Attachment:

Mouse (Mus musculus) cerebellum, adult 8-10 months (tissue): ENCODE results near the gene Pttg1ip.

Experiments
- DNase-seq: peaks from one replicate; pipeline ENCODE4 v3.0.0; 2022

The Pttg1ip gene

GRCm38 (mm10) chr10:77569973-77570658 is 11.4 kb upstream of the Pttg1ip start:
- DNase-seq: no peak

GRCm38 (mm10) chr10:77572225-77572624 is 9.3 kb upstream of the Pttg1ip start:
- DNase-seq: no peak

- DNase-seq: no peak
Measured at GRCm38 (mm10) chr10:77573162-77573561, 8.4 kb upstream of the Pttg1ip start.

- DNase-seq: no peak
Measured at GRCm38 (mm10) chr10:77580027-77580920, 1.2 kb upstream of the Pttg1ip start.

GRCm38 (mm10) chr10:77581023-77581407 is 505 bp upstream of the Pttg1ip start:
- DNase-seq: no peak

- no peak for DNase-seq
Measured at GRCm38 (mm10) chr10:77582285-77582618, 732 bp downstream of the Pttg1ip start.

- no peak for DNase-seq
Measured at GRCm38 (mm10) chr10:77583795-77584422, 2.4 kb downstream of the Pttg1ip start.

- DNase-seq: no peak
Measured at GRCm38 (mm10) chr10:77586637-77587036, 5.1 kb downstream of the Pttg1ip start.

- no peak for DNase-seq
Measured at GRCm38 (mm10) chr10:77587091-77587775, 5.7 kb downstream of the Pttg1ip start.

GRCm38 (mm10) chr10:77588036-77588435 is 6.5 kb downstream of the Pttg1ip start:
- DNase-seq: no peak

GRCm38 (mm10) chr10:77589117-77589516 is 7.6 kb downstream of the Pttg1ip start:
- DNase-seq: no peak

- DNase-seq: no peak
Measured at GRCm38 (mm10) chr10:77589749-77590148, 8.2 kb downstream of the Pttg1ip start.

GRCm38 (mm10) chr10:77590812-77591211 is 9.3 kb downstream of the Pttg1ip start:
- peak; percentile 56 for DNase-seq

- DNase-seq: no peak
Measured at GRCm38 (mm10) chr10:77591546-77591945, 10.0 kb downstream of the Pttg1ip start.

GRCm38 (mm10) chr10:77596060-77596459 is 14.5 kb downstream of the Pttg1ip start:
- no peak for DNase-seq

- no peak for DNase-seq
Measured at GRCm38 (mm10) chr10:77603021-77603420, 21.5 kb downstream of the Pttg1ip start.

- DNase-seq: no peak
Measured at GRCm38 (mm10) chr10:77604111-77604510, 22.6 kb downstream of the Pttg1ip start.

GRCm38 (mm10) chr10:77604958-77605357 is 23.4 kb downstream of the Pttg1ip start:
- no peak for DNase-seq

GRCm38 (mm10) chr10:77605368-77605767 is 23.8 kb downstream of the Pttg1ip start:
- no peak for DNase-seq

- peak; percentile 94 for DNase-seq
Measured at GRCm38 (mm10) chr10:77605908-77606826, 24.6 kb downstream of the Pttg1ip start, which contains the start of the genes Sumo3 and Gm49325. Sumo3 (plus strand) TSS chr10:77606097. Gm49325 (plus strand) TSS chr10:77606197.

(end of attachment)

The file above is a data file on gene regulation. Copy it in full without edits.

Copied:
Mouse (Mus musculus) cerebellum, adult 8-10 months (tissue): ENCODE results near the gene Pttg1ip.

Experiments
- DNase-seq: peaks from one replicate; pipeline ENCODE4 v3.0.0; 2022

The Pttg1ip gene

GRCm38 (mm10) chr10:77569973-77570658 is 11.4 kb upstream of the Pttg1ip start:
- DNase-seq: no peak

GRCm38 (mm10) chr10:77572225-77572624 is 9.3 kb upstream of the Pttg1ip start:
- DNase-seq: no peak

- DNase-seq: no peak
Measured at GRCm38 (mm10) chr10:77573162-77573561, 8.4 kb upstream of the Pttg1ip start.

- DNase-seq: no peak
Measured at GRCm38 (mm10) chr10:77580027-77580920, 1.2 kb upstream of the Pttg1ip start.

GRCm38 (mm10) chr10:77581023-77581407 is 505 bp upstream of the Pttg1ip start:
- DNase-seq: no peak

- no peak for DNase-seq
Measured at GRCm38 (mm10) chr10:77582285-77582618, 732 bp downstream of the Pttg1ip start.

- no peak for DNase-seq
Measured at GRCm38 (mm10) chr10:77583795-77584422, 2.4 kb downstream of the Pttg1ip start.

- DNase-seq: no peak
Measured at GRCm38 (mm10) chr10:77586637-77587036, 5.1 kb downstream of the Pttg1ip start.

- no peak for DNase-seq
Measured at GRCm38 (mm10) chr10:77587091-77587775, 5.7 kb downstream of the Pttg1ip start.

GRCm38 (mm10) chr10:77588036-77588435 is 6.5 kb downstream of the Pttg1ip start:
- DNase-seq: no peak

GRCm38 (mm10) chr10:77589117-77589516 is 7.6 kb downstream of the Pttg1ip start:
- DNase-seq: no peak

- DNase-seq: no peak
Measured at GRCm38 (mm10) chr10:77589749-77590148, 8.2 kb downstream of the Pttg1ip start.

GRCm38 (mm10) chr10:77590812-77591211 is 9.3 kb downstream of the Pttg1ip start:
- peak; percentile 56 for DNase-seq

- DNase-seq: no peak
Measured at GRCm38 (mm10) chr10:77591546-77591945, 10.0 kb downstream of the Pttg1ip start.

GRCm38 (mm10) chr10:77596060-77596459 is 14.5 kb downstream of the Pttg1ip start:
- no peak for DNase-seq

- no peak for DNase-seq
Measured at GRCm38 (mm10) chr10:77603021-77603420, 21.5 kb downstream of the Pttg1ip start.

- DNase-seq: no peak
Measured at GRCm38 (mm10) chr10:77604111-77604510, 22.6 kb downstream of the Pttg1ip start.

GRCm38 (mm10) chr10:77604958-77605357 is 23.4 kb downstream of the Pttg1ip start:
- no peak for DNase-seq

GRCm38 (mm10) chr10:77605368-77605767 is 23.8 kb downstream of the Pttg1ip start:
- no peak for DNase-seq

- peak; percentile 94 for DNase-seq
Measured at GRCm38 (mm10) chr10:77605908-77606826, 24.6 kb downstream of the Pttg1ip start, which contains the start of the genes Sumo3 and Gm49325. Sumo3 (plus strand) TSS chr10:77606097. Gm49325 (plus strand) TSS chr10:77606197.